Etymology
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psycho (n.)

1925 as short for psychologist; (earlier short for psychology, 1921); as short for psychopath by 1942.

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eighty-six (v.)
slang for "eliminate," 1936, originated at lunch counters, a cook's word for "none" when asked for something not available, probably rhyming slang for nix.
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gamekeeper (n.)
one who has responsibility for animals kept for sport, 1660s, from game (n.) in the "wild animal caught for sport" sense + keeper.
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nonce (n.)

in phrase for the nonce (Middle English for þe naness, c. 1200) "for a special occasion, for a particular purpose," a misdivision (see N for other examples) of for þan anes "for the once," in reference to a particular occasion or purpose, the þan being an altered form of the Middle English dative definite article þam (see the). The phrase was used from early 14c. as an empty filler in metrical composition.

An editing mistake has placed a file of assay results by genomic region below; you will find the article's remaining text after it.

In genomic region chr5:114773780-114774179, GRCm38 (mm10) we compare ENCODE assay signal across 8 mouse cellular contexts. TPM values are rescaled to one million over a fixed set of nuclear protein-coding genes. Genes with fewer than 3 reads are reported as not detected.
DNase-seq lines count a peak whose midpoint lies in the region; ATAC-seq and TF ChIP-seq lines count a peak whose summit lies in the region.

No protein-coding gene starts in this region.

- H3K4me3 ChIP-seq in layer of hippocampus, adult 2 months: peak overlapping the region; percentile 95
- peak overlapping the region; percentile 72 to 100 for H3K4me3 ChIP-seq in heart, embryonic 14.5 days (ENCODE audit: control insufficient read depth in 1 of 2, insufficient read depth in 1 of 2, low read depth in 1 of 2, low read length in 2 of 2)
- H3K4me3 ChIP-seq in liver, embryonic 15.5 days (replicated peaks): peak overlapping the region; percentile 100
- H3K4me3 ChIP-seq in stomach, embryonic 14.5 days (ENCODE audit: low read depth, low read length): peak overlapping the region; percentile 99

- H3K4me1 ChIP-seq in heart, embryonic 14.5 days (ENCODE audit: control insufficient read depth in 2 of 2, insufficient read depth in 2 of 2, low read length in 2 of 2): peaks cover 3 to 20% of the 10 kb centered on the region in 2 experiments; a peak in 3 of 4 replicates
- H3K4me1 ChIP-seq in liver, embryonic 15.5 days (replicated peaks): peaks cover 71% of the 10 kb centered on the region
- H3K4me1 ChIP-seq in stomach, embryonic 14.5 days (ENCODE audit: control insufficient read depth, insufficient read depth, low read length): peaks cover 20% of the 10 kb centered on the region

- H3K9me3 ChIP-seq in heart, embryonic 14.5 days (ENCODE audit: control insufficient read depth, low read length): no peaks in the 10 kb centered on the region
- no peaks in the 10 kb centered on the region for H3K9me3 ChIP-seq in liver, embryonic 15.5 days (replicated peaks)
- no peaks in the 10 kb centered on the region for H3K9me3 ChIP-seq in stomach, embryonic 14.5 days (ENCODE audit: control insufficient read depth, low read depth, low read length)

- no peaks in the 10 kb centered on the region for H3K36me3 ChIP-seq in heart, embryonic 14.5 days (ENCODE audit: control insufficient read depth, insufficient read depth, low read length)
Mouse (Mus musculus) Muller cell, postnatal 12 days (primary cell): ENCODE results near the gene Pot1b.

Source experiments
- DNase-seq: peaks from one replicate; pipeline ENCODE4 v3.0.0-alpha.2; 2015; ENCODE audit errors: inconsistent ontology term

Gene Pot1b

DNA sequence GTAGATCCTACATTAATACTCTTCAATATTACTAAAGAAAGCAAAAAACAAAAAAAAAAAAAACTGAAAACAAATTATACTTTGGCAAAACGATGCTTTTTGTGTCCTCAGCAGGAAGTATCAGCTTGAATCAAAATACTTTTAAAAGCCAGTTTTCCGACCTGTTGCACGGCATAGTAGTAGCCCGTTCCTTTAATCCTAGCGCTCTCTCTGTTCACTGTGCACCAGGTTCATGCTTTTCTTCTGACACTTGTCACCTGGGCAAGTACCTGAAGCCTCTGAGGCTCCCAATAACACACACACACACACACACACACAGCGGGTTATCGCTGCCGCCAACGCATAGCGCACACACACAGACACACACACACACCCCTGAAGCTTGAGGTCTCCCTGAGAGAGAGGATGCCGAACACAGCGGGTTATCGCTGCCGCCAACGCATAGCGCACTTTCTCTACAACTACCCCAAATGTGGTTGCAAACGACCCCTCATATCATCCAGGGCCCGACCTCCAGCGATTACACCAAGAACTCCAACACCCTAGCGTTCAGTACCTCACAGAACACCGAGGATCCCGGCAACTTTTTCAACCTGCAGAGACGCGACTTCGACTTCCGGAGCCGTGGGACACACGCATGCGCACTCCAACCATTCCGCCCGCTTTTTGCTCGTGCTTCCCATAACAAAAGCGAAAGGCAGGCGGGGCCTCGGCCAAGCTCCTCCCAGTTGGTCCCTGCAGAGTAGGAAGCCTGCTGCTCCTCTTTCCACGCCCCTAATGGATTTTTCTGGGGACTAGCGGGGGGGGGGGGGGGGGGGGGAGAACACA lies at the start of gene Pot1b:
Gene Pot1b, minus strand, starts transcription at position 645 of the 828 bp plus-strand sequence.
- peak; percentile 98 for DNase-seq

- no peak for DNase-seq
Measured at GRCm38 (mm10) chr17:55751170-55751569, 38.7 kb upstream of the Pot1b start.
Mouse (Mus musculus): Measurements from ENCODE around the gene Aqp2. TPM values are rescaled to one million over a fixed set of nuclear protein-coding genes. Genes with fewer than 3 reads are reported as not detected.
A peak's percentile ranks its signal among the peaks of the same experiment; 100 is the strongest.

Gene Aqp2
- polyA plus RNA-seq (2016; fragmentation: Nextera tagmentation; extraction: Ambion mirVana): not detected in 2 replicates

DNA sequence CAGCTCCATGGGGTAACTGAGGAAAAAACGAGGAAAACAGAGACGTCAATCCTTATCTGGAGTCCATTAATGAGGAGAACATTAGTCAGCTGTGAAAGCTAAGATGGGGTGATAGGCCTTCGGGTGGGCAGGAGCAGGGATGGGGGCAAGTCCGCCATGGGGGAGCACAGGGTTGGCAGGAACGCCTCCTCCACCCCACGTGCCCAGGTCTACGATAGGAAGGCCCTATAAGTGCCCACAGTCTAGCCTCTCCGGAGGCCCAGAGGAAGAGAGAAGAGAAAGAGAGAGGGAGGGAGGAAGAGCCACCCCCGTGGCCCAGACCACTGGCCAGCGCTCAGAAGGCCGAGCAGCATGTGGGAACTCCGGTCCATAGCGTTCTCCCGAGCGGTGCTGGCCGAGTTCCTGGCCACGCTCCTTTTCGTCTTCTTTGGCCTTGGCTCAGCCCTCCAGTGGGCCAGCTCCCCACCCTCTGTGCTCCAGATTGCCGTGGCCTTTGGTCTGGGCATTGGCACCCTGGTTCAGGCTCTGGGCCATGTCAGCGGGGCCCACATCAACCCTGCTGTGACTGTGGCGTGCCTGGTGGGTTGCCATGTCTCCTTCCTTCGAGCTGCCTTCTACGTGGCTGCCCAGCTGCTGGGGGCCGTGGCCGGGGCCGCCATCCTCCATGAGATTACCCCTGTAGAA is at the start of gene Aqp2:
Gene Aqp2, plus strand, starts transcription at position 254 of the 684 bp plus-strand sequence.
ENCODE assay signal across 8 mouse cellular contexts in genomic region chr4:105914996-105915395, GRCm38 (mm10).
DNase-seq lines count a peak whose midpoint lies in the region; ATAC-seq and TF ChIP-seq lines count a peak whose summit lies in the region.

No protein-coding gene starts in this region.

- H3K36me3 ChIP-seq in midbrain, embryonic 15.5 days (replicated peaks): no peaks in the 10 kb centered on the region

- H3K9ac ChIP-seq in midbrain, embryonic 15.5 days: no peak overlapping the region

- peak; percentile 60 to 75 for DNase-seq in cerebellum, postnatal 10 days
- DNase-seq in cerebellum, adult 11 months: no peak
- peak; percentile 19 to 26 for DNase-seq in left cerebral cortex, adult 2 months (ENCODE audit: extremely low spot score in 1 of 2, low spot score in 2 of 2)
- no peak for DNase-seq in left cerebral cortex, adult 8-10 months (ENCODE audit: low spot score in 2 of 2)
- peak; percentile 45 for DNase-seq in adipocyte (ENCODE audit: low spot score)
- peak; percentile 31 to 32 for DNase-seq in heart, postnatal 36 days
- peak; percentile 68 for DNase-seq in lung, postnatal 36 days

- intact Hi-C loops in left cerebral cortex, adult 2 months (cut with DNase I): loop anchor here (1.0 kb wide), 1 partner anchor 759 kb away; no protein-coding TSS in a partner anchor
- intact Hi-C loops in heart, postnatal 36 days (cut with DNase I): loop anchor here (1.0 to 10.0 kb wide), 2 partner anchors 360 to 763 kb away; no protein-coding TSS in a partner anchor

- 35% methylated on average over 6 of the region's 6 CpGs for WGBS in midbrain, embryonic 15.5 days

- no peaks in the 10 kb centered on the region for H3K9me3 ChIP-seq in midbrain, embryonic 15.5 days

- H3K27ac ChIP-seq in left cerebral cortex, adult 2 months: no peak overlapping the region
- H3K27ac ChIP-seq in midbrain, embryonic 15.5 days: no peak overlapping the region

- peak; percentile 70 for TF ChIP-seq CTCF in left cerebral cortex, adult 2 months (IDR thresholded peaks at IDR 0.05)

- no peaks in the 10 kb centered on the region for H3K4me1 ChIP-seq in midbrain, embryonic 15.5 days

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Oxfam (n.)

1963, short for Oxford Committee for Famine Relief.

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saving (prep., conj.)

"except for; but for; minus," also "with due respect or consideration for" (one's honor, etc.), late 14c.; see save (prep.).

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therefor (adv.)
"for this, for that," Middle English variant spelling of therefore (q.v.); in modern use perhaps perceived as there + for.
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Pat 
as a fem. proper name, short for Patricia. As a masc. proper name, short for Patrick; hence a nickname for any Irishman.
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Hob 
c. 1300, Hobbe, a variant of Rob, diminutive of Robert (compare Hick for Richard, Hodge for Rodger, etc.). Also a generic proper name for one of the common class.
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showroom (n.)
"room for displaying furniture for sale," 1610s, from show (v.) + room (n.).
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